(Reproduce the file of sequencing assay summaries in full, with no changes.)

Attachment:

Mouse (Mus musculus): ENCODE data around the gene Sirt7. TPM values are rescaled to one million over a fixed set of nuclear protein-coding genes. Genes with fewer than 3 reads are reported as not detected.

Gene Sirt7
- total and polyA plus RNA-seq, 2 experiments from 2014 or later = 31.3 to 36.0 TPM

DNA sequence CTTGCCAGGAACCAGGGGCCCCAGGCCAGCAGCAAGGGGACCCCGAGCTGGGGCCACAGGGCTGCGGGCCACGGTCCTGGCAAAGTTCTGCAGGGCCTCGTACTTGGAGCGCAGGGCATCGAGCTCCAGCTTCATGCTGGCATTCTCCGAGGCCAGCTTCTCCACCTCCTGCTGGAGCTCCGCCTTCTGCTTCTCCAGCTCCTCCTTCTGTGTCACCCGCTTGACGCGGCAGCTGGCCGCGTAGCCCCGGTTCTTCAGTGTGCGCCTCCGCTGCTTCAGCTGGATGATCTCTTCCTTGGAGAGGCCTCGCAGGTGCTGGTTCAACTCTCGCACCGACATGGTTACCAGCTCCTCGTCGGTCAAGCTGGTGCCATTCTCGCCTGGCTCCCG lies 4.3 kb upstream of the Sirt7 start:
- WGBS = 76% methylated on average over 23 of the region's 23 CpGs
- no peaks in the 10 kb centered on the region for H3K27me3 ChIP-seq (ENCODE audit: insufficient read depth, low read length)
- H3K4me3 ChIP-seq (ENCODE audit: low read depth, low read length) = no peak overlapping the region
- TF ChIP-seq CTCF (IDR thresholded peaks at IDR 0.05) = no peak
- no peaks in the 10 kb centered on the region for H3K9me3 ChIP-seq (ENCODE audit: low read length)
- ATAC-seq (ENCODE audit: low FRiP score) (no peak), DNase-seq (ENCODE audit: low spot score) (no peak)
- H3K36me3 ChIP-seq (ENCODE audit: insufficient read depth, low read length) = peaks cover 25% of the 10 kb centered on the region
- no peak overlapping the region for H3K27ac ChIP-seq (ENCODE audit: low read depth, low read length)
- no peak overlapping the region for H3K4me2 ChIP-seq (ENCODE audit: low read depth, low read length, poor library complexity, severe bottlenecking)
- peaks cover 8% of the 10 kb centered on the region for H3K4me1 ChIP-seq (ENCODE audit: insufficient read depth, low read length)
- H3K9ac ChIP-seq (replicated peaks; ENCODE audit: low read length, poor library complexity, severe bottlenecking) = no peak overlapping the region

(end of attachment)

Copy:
Mouse (Mus musculus): ENCODE data around the gene Sirt7. TPM values are rescaled to one million over a fixed set of nuclear protein-coding genes. Genes with fewer than 3 reads are reported as not detected.

Gene Sirt7
- total and polyA plus RNA-seq, 2 experiments from 2014 or later = 31.3 to 36.0 TPM

DNA sequence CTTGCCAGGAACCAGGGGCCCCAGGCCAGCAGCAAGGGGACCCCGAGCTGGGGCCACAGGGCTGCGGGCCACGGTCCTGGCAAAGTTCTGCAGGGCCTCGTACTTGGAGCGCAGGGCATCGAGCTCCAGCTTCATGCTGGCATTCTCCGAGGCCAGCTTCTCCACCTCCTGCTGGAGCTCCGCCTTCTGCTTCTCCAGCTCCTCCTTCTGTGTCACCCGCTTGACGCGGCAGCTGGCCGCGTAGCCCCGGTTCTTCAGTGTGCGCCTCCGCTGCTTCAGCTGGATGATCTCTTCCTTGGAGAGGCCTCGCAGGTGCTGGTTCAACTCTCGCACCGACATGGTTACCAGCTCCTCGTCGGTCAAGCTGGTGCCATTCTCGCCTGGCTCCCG lies 4.3 kb upstream of the Sirt7 start:
- WGBS = 76% methylated on average over 23 of the region's 23 CpGs
- no peaks in the 10 kb centered on the region for H3K27me3 ChIP-seq (ENCODE audit: insufficient read depth, low read length)
- H3K4me3 ChIP-seq (ENCODE audit: low read depth, low read length) = no peak overlapping the region
- TF ChIP-seq CTCF (IDR thresholded peaks at IDR 0.05) = no peak
- no peaks in the 10 kb centered on the region for H3K9me3 ChIP-seq (ENCODE audit: low read length)
- ATAC-seq (ENCODE audit: low FRiP score) (no peak), DNase-seq (ENCODE audit: low spot score) (no peak)
- H3K36me3 ChIP-seq (ENCODE audit: insufficient read depth, low read length) = peaks cover 25% of the 10 kb centered on the region
- no peak overlapping the region for H3K27ac ChIP-seq (ENCODE audit: low read depth, low read length)
- no peak overlapping the region for H3K4me2 ChIP-seq (ENCODE audit: low read depth, low read length, poor library complexity, severe bottlenecking)
- peaks cover 8% of the 10 kb centered on the region for H3K4me1 ChIP-seq (ENCODE audit: insufficient read depth, low read length)
- H3K9ac ChIP-seq (replicated peaks; ENCODE audit: low read length, poor library complexity, severe bottlenecking) = no peak overlapping the region